How to »shift« white balance for a series of photos in Aperture

Discussion in 'Digital Photography' started by OreoCookie, Oct 12, 2011.

  1. OreoCookie macrumors 68030

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    #1
    Speaking of wedding photography, I was asked by a close friend to be her wedding photographer. All things said and done, I am now post processing a lot of photos. I'm working on getting consistent colors on a per venue basis. The result is a bit cool for such a joyous occasion, so I'd like to shift the white balance to give the photos a warmer touch.

    So now my question is: how can I shift the white balance automatically even if the photos themselves are set to different color temperatures? I'm using Aperture and I also have a copy of Pixelmator.
     
  2. Keleko macrumors 68000

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    Mar 26, 2008
    #2
    Viewing one of the photos you want to change, select the Adjustments tab on the left. One of the adjustments in the dropdown is White Balance (if it doesn't already show in the left side). You can pick one of the preset white balance values to get one that is warmer. You could also enter a value yourself in the white balance fields. One last way is to use the eye dropper and click on a part of the photo that should be white or neutral grey, and it will apply balance values to make that spot a neutral white/grey.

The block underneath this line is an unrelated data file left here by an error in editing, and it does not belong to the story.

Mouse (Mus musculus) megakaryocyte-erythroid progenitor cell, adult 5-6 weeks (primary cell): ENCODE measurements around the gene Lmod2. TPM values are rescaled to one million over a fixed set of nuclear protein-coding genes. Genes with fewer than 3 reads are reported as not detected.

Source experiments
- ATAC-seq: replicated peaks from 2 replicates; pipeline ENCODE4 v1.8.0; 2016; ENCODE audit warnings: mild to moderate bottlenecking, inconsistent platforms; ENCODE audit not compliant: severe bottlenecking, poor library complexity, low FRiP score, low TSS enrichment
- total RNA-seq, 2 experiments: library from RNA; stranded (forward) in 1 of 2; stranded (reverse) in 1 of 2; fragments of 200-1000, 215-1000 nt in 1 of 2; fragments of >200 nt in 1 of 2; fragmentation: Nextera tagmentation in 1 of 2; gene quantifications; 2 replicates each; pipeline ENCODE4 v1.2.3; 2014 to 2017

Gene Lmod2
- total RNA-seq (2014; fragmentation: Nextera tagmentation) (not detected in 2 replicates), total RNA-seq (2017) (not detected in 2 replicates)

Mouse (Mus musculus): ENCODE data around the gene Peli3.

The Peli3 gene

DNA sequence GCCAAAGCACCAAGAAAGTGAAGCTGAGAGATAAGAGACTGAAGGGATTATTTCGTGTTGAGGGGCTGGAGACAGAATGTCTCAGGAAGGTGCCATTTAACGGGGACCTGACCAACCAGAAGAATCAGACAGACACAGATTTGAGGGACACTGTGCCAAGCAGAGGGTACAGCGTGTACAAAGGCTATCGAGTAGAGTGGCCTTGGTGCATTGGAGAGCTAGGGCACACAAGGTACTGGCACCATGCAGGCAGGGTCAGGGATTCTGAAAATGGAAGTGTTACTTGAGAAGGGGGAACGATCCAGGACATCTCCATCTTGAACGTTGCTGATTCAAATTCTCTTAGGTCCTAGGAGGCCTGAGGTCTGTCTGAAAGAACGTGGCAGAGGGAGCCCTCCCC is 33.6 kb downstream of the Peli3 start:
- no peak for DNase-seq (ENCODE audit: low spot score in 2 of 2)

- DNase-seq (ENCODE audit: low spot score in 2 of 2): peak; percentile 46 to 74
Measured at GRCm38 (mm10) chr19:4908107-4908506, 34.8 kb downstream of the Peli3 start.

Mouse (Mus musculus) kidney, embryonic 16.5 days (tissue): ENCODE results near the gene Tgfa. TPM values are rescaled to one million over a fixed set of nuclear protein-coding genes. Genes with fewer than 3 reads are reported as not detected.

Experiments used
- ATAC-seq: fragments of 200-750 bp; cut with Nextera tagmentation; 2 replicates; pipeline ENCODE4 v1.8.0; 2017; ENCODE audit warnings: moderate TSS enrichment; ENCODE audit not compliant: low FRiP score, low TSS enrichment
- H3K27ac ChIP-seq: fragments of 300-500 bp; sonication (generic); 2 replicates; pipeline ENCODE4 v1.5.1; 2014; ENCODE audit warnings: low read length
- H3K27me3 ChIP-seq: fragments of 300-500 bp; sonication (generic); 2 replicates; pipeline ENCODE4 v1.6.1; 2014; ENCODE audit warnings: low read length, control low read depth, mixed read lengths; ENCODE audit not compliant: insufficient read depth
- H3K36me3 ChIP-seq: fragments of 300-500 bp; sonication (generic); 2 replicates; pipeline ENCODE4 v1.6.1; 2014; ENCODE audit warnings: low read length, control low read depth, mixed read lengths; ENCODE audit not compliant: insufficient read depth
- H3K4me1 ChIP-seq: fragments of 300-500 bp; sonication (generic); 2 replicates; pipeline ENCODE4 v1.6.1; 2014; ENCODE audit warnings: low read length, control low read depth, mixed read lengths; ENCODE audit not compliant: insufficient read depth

After you get that photo white balanced the way you want, under the Photo menu pick "Lift Adjustments". The dialog that pops up will show all adjustments made to that photo. If you want to only apply white balance, then delete all the other entries in the dialog except for the white balance one. Select all the photos you want to change the white balance, and then click the "Stamp" button on the dialog to apply to all the selected photos.
     
  3. OreoCookie thread starter macrumors 68030

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    #3
    Sorry, I should have been more specific.
    Lift adjustments is exactly what I'm not thinking of, I know about lifting adjustments. This is how I have adjusted the white balance on many of the photos.

    Now I have a bunch of photos where skin tones look rather similar, but they don't all necessarily have the same (numerical values for) color temperature and hue. So I don't want to use the same color temperature and hue for all photos, but I would like to use the (different) color temperatures and hues as a baseline and now add roughly the same amount of »warmth«.

    I just want to avoid changing one and then transfer these changes manually (we're talking about several hundred photos).
     
  4. TheDrift- macrumors 6502a

    TheDrift-

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    #4
    tbh struggling a bit to follow you on this?